I’ve been looking for a 400 mm lens to use with my LifePixel-modified GFX 50R. The hot mirror replacement I chose passes light of longer wavelength than 720 nm. I’ve been impressed with the quality of the Nikon 180-400 mm f/4 for quite some time; it’s the best zoom I’ve ever used. I decided to see how it fared on the IR GFX 50R.
The 180-400 is an E lens, which means that the diaphragm is electronically controlled. That means you can’t control the f-stop with a dumb adapter. However, there’s a workaround trick that is somewhat cumbersome, but effective. I mounted the 180-400 on a Nikon Z7 with the Nikon FTZ adapter, which knows about E lenses. I set the f-stop to f/8. Then, without turning off the camera, I removed the lens. The f-stop stayed at f/8. I mounted the lens to the GFX 50R using a Metabones dumb adapter. I set the focal length to 400 mm, aimed the lens at the hills across from my house, and made this image:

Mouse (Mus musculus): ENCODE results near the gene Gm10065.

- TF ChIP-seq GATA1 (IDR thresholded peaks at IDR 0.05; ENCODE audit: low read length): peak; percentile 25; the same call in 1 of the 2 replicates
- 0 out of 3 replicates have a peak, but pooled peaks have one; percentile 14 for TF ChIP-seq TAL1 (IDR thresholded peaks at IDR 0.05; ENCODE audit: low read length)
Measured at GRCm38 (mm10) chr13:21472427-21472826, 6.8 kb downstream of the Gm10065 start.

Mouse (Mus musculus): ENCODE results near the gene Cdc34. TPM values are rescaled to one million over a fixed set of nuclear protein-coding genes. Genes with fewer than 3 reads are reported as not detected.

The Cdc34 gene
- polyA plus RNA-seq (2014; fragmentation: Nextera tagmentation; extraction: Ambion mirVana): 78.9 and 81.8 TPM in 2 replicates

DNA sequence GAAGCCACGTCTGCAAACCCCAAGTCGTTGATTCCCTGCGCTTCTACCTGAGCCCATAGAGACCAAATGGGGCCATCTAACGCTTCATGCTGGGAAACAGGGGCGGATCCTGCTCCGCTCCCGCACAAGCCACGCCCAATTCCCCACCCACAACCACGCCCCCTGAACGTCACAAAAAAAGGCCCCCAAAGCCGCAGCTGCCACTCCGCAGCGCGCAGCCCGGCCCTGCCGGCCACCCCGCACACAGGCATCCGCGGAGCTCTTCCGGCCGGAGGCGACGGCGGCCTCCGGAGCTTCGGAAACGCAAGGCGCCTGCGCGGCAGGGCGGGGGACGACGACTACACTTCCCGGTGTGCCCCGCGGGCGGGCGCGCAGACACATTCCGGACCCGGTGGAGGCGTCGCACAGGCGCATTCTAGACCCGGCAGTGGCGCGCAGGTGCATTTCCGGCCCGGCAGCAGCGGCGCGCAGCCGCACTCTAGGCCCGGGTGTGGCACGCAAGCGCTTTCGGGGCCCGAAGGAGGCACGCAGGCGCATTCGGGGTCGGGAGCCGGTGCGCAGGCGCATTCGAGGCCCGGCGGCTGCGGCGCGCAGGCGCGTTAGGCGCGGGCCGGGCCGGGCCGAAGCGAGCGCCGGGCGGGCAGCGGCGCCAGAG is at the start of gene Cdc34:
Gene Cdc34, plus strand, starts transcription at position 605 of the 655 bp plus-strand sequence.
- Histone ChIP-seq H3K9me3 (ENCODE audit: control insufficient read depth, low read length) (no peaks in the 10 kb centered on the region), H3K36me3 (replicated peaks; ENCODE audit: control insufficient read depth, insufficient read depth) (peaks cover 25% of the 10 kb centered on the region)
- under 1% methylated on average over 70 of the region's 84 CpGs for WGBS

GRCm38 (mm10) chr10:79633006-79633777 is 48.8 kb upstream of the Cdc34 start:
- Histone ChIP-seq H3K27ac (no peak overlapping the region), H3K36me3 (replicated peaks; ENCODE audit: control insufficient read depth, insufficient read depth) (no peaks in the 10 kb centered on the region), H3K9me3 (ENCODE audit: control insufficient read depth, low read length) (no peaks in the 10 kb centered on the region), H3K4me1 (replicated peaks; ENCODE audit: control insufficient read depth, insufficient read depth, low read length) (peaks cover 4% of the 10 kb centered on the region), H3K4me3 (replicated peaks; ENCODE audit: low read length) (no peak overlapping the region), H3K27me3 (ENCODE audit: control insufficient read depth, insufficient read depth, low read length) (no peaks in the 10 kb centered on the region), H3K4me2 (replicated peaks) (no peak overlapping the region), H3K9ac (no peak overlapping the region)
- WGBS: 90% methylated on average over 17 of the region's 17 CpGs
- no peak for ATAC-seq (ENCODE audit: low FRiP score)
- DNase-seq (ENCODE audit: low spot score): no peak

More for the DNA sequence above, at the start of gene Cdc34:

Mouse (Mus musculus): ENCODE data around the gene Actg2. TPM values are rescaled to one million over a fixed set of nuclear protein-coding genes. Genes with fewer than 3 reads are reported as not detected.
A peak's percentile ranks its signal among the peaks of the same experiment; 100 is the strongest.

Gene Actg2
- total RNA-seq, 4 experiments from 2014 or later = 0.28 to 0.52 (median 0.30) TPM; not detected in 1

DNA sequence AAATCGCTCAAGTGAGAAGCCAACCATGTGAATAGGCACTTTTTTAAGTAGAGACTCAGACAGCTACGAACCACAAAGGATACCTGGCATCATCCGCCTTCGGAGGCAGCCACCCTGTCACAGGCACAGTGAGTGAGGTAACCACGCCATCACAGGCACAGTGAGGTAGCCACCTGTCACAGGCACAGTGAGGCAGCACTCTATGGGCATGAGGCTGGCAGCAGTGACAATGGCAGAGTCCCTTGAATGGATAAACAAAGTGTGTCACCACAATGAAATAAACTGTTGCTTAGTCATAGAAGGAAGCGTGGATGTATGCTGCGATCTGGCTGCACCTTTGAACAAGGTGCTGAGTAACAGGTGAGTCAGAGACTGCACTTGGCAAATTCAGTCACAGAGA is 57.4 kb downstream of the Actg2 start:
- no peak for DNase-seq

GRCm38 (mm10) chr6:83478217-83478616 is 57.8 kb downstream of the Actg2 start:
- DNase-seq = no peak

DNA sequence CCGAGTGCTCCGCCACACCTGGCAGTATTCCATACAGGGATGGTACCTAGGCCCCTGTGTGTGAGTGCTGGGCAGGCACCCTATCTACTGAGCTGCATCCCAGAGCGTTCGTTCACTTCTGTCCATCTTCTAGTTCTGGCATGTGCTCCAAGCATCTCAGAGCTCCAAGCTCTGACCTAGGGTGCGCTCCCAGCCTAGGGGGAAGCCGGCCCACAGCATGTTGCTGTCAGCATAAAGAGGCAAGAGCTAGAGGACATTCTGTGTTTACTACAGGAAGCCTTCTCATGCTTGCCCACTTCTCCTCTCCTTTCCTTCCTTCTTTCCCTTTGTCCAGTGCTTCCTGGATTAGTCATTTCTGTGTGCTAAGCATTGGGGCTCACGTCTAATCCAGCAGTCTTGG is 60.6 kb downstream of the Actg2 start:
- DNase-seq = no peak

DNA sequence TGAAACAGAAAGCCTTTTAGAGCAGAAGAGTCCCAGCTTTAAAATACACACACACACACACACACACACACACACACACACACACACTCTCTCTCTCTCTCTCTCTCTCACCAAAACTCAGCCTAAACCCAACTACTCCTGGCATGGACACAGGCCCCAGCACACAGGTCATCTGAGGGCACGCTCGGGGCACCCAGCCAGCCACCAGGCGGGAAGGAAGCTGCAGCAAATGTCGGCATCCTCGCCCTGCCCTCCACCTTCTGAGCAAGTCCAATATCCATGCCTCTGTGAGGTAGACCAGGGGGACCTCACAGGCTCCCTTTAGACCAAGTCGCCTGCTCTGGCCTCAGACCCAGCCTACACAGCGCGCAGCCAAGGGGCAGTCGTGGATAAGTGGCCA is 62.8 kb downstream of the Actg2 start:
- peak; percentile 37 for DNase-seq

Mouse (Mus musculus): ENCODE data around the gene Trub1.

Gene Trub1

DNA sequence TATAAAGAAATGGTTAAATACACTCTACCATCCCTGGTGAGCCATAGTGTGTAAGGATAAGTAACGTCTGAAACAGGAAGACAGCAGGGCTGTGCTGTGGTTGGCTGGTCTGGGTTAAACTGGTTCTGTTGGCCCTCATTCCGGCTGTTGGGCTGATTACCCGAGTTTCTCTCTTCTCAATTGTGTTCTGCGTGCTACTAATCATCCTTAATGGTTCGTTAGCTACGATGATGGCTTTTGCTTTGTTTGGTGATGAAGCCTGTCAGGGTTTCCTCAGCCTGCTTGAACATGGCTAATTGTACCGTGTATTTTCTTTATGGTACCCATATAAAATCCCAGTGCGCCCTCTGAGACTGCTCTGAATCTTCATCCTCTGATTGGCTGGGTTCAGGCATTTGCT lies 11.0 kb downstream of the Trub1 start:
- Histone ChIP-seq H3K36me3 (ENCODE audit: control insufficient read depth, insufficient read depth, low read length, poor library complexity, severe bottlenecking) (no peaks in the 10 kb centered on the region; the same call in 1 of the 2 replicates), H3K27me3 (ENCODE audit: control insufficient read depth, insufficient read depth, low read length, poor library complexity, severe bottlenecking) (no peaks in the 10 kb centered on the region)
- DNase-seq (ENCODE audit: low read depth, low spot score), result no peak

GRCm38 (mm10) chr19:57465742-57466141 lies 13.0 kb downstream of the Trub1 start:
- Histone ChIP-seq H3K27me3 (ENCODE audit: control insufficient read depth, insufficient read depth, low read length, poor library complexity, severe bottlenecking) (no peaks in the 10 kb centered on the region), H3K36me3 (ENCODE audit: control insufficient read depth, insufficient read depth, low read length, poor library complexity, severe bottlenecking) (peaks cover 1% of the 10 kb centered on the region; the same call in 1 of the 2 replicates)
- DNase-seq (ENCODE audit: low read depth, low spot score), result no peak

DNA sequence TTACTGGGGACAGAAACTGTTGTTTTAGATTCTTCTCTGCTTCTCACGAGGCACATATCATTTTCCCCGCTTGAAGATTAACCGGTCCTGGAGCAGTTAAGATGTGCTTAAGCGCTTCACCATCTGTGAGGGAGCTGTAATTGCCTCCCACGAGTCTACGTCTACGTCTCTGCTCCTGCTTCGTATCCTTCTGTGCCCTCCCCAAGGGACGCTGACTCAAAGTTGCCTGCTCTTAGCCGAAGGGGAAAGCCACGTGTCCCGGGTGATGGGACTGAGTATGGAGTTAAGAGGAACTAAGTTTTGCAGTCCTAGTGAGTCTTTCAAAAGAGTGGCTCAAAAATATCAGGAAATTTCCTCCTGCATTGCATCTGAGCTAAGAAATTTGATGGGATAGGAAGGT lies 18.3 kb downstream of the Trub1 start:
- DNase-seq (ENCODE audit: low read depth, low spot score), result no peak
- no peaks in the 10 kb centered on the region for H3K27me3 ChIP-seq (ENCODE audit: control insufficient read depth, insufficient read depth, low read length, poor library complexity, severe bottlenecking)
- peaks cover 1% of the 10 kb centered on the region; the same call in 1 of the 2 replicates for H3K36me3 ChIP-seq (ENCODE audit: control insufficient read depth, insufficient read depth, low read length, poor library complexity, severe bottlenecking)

In one sense, this is not a particularly difficult image for hot spots. The center is fairly bright compared to the rest of the image. But I applied some processing that is usually difficult for hot spotting lenses.
Note especially the Dehaze setting.
Coverage is not great, especially with that big Dehaze move, but it’s close to covering the sensor at a 1:1 crop:
I think this could work for me.
For completeness, here are full format and 1:1 crops of the scene with the lens set to 180 mm and 250 mm.
Here’s a more challenging subject for hot spots, at 400 mm:
Without the heavy Dehaze move, coverage at 1:1 is good: